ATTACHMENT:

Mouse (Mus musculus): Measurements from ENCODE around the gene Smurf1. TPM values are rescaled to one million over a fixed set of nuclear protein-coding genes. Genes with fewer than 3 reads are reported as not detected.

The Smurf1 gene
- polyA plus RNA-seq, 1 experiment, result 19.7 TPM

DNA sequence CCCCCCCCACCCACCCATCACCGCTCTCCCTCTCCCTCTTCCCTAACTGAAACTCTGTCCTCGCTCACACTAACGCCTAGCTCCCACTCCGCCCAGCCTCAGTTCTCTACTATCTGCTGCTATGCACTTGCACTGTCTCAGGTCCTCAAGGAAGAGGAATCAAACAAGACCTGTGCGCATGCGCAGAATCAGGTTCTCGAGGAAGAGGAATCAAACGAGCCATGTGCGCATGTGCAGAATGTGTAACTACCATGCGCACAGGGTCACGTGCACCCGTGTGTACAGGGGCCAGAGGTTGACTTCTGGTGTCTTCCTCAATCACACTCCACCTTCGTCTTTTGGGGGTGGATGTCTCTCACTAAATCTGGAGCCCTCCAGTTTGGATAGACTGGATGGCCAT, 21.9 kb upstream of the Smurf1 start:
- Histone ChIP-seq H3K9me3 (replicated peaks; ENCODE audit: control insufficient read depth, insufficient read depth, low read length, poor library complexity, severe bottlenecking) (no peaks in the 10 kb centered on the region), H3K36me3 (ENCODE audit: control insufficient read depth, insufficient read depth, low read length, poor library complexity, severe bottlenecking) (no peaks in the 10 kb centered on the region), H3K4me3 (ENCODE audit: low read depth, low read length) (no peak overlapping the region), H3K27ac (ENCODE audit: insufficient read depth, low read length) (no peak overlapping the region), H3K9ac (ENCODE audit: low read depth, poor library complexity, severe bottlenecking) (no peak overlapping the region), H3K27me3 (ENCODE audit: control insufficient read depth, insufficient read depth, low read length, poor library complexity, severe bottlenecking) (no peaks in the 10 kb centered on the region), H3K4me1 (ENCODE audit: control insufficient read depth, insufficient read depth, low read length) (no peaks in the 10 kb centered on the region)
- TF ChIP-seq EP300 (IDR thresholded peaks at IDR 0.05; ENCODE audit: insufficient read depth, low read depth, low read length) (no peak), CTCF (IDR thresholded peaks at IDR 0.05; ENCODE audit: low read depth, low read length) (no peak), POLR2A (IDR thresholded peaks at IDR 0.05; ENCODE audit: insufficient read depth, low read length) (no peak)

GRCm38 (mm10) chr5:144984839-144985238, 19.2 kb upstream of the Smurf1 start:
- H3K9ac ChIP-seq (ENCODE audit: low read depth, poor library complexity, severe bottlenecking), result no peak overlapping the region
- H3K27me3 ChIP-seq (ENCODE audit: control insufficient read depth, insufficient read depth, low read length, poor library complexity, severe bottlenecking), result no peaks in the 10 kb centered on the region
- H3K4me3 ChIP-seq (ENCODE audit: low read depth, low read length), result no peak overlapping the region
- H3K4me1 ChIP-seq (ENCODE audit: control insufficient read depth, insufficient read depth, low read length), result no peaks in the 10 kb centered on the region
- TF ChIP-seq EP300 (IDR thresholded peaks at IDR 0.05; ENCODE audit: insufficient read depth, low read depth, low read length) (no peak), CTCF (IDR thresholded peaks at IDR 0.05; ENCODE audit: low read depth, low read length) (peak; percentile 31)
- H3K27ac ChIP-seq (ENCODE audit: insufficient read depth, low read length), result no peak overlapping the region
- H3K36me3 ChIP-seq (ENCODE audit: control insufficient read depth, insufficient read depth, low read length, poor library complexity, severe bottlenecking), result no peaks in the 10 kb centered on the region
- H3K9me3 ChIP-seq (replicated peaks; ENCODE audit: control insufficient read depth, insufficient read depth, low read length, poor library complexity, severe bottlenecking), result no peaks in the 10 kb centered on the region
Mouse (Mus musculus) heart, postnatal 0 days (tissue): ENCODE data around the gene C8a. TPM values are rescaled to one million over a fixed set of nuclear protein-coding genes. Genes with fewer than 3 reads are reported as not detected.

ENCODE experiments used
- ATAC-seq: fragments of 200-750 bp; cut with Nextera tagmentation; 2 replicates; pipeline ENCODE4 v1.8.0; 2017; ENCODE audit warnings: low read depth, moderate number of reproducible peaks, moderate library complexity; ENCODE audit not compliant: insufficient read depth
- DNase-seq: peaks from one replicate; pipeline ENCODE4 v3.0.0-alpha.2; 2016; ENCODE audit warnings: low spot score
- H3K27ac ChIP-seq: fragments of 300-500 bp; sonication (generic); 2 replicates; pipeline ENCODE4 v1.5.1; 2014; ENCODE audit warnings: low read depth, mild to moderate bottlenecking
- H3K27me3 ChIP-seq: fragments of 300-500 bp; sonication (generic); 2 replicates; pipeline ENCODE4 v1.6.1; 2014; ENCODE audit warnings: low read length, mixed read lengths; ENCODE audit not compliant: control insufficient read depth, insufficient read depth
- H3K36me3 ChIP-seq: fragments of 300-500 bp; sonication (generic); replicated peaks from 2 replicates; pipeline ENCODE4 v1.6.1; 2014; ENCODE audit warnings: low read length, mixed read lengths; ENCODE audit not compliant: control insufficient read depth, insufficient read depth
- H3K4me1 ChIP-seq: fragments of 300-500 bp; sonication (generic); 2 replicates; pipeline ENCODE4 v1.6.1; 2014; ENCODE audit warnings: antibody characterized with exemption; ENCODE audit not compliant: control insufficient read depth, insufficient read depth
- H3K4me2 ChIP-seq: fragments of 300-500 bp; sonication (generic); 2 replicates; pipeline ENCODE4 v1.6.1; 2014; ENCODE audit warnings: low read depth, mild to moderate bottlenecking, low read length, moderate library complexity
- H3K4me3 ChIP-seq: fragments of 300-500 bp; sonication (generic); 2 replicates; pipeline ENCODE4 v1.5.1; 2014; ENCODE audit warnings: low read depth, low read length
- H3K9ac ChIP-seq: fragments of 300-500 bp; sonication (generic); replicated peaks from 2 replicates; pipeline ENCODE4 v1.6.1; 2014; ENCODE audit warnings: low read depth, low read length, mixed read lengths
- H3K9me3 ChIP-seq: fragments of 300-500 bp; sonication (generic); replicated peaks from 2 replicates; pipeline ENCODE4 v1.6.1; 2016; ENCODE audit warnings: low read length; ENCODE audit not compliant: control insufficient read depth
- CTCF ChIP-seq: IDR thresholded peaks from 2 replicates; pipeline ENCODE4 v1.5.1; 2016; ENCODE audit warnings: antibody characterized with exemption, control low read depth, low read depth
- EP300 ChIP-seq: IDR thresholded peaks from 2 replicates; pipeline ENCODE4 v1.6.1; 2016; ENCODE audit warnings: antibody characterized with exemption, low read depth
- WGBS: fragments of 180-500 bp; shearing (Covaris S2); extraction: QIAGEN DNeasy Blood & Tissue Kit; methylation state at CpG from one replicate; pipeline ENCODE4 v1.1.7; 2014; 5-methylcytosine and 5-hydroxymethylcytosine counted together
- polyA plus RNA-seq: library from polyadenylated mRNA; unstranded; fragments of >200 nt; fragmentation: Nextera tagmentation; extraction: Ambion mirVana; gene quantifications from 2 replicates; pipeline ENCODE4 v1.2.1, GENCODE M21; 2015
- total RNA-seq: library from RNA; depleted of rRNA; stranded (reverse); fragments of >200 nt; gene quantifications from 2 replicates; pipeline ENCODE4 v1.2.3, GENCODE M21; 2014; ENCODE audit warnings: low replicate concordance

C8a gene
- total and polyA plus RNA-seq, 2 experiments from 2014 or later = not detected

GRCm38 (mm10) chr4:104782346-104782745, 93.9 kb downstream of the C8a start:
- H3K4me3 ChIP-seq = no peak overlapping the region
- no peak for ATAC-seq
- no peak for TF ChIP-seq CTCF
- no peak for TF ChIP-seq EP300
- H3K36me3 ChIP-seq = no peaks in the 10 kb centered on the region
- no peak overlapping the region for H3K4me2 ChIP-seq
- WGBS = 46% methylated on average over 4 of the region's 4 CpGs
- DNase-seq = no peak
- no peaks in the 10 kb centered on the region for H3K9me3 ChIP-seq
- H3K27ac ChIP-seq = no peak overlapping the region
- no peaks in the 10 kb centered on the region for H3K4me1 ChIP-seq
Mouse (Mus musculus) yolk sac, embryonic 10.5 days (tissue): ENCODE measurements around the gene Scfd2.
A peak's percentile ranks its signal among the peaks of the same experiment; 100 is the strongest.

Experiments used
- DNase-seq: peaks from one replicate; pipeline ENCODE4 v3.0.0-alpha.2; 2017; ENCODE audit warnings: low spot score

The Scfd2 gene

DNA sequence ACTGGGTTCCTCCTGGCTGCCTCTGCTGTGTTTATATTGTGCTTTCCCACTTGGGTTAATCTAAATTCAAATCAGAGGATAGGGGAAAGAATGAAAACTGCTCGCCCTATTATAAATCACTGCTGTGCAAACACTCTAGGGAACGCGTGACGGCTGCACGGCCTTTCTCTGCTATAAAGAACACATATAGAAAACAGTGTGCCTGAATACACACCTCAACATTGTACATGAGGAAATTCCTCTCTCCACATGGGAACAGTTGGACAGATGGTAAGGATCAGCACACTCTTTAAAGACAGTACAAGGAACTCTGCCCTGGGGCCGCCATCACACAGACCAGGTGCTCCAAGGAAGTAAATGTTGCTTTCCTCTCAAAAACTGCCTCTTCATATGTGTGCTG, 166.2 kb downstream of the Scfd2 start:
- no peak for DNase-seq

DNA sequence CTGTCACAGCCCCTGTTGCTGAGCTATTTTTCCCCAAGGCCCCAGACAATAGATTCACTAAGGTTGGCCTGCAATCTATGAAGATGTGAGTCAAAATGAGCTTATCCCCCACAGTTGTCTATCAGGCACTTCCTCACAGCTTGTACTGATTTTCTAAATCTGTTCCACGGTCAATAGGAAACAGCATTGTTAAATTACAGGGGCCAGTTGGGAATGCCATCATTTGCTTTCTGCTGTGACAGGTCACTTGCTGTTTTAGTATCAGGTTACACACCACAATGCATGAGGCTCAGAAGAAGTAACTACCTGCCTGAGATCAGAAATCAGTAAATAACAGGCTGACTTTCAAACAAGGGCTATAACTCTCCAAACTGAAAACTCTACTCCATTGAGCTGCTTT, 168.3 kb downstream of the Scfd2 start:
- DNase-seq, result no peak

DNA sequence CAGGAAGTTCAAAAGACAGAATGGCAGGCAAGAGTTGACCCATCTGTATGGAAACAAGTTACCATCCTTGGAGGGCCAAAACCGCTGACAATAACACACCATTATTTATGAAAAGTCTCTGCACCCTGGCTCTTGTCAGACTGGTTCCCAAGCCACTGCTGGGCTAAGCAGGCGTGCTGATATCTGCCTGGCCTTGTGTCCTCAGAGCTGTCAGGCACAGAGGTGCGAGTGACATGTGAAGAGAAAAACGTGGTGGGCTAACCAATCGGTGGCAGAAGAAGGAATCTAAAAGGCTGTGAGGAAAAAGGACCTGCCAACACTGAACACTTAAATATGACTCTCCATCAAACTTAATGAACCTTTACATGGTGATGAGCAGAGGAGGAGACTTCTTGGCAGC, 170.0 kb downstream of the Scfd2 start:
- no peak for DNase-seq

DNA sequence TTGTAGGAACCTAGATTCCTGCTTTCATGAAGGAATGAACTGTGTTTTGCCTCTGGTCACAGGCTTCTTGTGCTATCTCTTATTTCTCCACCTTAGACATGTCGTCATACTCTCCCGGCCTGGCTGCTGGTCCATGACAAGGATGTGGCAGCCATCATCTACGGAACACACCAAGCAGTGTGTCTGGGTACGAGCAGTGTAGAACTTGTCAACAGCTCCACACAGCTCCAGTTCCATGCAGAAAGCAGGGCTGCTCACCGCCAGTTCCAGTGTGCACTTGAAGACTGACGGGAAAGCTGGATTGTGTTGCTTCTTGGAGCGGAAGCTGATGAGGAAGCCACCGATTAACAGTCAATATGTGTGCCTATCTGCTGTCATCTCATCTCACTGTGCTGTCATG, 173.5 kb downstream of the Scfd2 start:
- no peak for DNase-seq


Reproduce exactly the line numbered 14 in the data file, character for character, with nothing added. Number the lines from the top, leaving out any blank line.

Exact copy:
- H3K36me3 ChIP-seq (ENCODE audit: control insufficient read depth, insufficient read depth, low read length, poor library complexity, severe bottlenecking), result no peaks in the 10 kb centered on the region